Aristotle supports abortion when writing that "when couples have children in excess, let abortion be procured before sense and life have begun; what may or may not be lawfully done in these cases depends on the question of life and sensation" (Politics, 7:16) The issue of abortion involves a reflection on the reasons for or against terminating the life of a fetus. Much has been written on the issue of abortion both in the popular press and in the philosophical literature.

The debate focuses on two distinct issues: (1) whether a human fetus has a right to life, and, if so, (2) whether the rights of the mother ever override the fetus's right.Often the issues are discussed independently of each other. Abortion is an issue that stirs up, on all sides, very strong feelings and judgments and very heated allegations. The most radical formulation of the anti-abortion or "pro-life" side of the debate views abortion as the murder of unborn children, and so as the equivalent of out and out infanticide, making the legal use of abortion since Roe v. Wade, at a rate of around 1.5 million a year in the United States, into a holocaust of the innocent fully comparable to the Nazi genocide against the Jews.

Pros of AbortionI. Right of a Woman to DecideSome women want abortions. The woman who is pregnant due to rape may feel devastated by the idea of carrying and giving birth to the child of the man who violated her. The woman whose health is already at risk may not want to undergo the increased risk that carrying the fetus to term would impose on her. The woman who has already had several children, and has now been deserted by the man she lived with, may believe herself unable to supply a decent life for yet another child. A woman may discover that the child she will deliver will be horribly deformed.

A woman who is preparing to embark on a career that requires hard work and single-mindedness may prefer to wait until she is in a position to give a child the attention a child needs.However, if abortion were murder, all that would amount to little. Suppose that a fetus is a product of rape, or that allowing it to develop would constitute a threat to the woman's health or make it impossible for her to supply a decent life to other already existing children, or that it is deformed, or that allowing it to develop would interfere with plans that are central to her life. If Killing the fetus were murder, the woman would have to carry it to term, despite the burden on her of doing so. Morality, after all, does not permit us to commit murder in the name of avoiding such burdens.

You certainly may not murder your five year-old child just because it is a product of rape, or because its demands on your attention get in the way of your career According to Ronald Dworkin (Dworkin, 1994), however, opponents of abortion do not really mean it. In his interesting recent book on abortion and euthanasia, Dworkin argues that opponents of abortion do not really believe that the fetus has a right to life, but only something weaker, namely that "it is intrinsically a bad thing" when a fetus is deliberately destroyed.II A View of the MajorityA majority of Americans are "pro-choice" in the sense of believing that abortion should be legal far beyond cases of rape and incest; but a majority also regards abortion as in some sense "wrong" and endorses various obstacles to abortion, including waiting periods, counseling, parental consent, etc. Indeed, a New York Times/CBS News poll, reported in the January 16, 1998, Los Angeles Daily News, reported that 50% of Americans actually believe that abortion is murder, though only 22% believe that abortion should not be permitted.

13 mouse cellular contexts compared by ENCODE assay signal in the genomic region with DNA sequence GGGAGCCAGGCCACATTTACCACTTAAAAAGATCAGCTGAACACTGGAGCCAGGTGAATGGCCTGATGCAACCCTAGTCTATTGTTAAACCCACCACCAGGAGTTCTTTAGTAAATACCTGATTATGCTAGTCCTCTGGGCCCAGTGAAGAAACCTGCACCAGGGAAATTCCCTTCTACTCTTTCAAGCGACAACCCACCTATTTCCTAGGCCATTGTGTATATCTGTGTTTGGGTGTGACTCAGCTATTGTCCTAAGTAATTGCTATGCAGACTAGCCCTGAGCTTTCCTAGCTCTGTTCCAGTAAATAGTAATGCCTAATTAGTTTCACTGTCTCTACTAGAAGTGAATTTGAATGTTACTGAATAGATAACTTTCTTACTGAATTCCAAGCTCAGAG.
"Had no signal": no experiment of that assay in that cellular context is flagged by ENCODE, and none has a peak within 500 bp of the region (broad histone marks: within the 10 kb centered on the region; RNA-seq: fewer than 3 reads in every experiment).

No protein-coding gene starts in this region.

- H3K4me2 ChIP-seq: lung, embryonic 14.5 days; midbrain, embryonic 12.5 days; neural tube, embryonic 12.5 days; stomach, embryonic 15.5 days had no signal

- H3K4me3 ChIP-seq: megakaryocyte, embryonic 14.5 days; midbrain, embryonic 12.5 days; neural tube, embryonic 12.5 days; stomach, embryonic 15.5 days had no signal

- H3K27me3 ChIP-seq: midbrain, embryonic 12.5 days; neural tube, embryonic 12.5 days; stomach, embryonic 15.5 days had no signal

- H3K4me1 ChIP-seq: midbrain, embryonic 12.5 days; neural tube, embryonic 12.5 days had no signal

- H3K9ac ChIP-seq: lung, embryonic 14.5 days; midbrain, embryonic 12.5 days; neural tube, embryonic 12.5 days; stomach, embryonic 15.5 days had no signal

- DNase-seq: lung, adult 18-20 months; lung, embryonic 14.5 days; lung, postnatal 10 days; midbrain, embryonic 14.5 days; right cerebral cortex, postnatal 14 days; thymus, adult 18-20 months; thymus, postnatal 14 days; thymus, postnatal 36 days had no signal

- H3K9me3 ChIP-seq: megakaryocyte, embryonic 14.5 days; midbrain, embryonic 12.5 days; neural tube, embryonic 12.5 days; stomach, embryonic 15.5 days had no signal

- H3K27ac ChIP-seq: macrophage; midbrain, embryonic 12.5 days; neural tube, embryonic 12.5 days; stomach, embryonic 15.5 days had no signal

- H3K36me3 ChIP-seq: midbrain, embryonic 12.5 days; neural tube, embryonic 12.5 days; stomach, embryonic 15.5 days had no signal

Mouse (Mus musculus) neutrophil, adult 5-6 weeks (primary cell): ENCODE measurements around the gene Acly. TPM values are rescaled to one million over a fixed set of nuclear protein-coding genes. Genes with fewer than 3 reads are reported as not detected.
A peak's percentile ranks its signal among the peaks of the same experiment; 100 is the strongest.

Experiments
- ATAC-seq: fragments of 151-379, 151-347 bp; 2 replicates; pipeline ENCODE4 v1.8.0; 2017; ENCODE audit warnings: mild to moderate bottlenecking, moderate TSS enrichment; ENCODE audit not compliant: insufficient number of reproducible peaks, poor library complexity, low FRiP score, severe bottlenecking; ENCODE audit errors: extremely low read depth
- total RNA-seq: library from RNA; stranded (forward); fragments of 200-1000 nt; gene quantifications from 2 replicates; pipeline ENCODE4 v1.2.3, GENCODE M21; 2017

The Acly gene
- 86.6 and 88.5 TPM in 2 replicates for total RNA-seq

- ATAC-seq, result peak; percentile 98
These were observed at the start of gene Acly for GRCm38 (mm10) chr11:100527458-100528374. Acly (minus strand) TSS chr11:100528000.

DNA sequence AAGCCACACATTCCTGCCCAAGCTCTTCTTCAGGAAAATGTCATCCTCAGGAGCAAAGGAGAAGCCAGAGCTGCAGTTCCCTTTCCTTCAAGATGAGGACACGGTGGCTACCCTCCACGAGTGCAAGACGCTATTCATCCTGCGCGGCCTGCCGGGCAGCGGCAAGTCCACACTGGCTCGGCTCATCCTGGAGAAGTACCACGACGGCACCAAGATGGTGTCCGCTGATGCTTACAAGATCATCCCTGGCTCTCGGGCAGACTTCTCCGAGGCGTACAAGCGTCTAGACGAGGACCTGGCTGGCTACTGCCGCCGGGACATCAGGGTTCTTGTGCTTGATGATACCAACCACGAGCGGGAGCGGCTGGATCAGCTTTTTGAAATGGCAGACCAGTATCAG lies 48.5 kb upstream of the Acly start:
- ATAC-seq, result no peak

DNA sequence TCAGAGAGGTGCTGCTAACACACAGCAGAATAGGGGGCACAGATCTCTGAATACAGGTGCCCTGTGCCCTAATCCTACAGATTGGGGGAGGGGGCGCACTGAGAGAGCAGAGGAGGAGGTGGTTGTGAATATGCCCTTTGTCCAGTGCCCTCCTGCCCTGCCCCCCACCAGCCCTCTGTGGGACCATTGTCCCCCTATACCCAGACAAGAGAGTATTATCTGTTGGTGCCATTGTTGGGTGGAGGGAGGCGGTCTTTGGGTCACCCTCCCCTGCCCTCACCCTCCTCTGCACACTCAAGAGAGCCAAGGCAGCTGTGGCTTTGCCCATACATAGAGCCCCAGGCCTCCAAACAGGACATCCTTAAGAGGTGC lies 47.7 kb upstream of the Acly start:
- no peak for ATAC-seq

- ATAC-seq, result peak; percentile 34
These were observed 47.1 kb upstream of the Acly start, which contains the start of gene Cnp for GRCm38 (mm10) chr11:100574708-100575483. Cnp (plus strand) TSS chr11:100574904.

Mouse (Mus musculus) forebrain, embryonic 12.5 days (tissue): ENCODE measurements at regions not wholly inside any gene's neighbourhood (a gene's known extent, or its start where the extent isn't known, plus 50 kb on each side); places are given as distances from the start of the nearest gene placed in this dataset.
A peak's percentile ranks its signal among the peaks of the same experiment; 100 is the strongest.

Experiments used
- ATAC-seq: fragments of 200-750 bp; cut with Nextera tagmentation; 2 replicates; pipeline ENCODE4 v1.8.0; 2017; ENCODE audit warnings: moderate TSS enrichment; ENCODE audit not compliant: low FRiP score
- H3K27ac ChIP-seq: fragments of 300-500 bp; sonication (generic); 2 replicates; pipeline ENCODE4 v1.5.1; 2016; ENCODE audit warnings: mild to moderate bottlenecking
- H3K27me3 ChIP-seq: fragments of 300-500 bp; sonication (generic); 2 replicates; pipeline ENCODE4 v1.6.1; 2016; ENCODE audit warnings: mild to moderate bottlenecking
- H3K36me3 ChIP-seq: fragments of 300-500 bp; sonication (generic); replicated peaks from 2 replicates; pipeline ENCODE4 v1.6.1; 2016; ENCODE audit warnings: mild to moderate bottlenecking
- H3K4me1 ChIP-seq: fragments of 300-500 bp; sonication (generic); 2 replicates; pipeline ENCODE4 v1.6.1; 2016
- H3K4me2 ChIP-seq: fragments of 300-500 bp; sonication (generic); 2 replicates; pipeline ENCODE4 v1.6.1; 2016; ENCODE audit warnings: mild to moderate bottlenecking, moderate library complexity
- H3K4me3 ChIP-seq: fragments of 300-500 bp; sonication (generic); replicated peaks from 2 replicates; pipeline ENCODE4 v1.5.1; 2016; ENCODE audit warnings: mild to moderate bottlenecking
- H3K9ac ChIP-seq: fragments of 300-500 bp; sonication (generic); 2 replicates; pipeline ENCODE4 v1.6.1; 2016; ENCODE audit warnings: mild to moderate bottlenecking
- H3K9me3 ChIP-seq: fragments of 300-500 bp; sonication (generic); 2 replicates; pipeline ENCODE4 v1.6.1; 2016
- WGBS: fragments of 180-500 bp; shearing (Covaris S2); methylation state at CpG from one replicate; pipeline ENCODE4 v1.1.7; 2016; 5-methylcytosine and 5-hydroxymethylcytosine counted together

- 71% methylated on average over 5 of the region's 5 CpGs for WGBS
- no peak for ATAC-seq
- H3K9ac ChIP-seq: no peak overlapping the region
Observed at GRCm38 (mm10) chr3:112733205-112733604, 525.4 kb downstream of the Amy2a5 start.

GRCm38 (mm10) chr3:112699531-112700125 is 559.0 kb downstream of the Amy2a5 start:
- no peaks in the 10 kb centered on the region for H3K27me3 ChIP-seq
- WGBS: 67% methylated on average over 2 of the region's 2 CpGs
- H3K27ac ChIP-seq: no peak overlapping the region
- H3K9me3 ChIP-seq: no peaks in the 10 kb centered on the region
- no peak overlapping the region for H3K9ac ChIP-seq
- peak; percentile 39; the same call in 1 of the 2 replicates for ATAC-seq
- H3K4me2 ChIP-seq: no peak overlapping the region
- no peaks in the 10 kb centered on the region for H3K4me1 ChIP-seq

This division is only possible if a substantial number of people see responsibility, not "right to life," as the decisive issue.From the poll, we might say that the 45% who believe in abortion with "stricter limits" reflect this view. The obstacles to abortion in that sense serve, not to prohibit abortion, but to make it difficult enough to drive home its seriousness. Of course, to them it is serious, and responsibility is an issue, because of a sense that an embryo or a fetus is a living thing, and a potential human being, so that abortion, even if it is not murder, is a morally serious form of killing.

As the fetus approaches viability in the second and third trimesters, and abortion approaches the palpable practice of infanticide, support for abortion drops off dramatically.III Abortion in Historical perspectiveIn 1955, the anthropologist George Devereux demonstrated that abortion has been practiced in almost all human communities from the earliest times. (Devereux, 1954) The patterns of abortion use, in hundreds of societies around the world since before recorded history, have been strikingly similar. Women faced with unwanted pregnancies have turned to abortion, regardless of religious or legal sanction and often at considerable risk (David, 1981).

Used to deal with upheavals in personal, family, and community life, abortion has been called “a fundamental aspect of human behavior”(Chase, 1989). In primitive tribal societies, abortions were induced by using poisonous herbs, sharp sticks, or by sheer pressure on the abdomen until vaginal bleeding occurred.Abortion techniques are described in the oldest known medical texts (David, 1981). Socrates, Plato and Aristotle were all known to suggest abortion. Even Hippocrates, who spoke against abortion because he feared injury to the woman, recommended it on occasion by prescribing violent exercises (David, 1981).

Roman morality placed no social stigma on abortion. . Up to 400 AD, as the relatively few Christians were widely scattered geographically, the actual practice of abortion among Christians probably varied considerably and was influenced by regional customs and practice (Watter, 1976).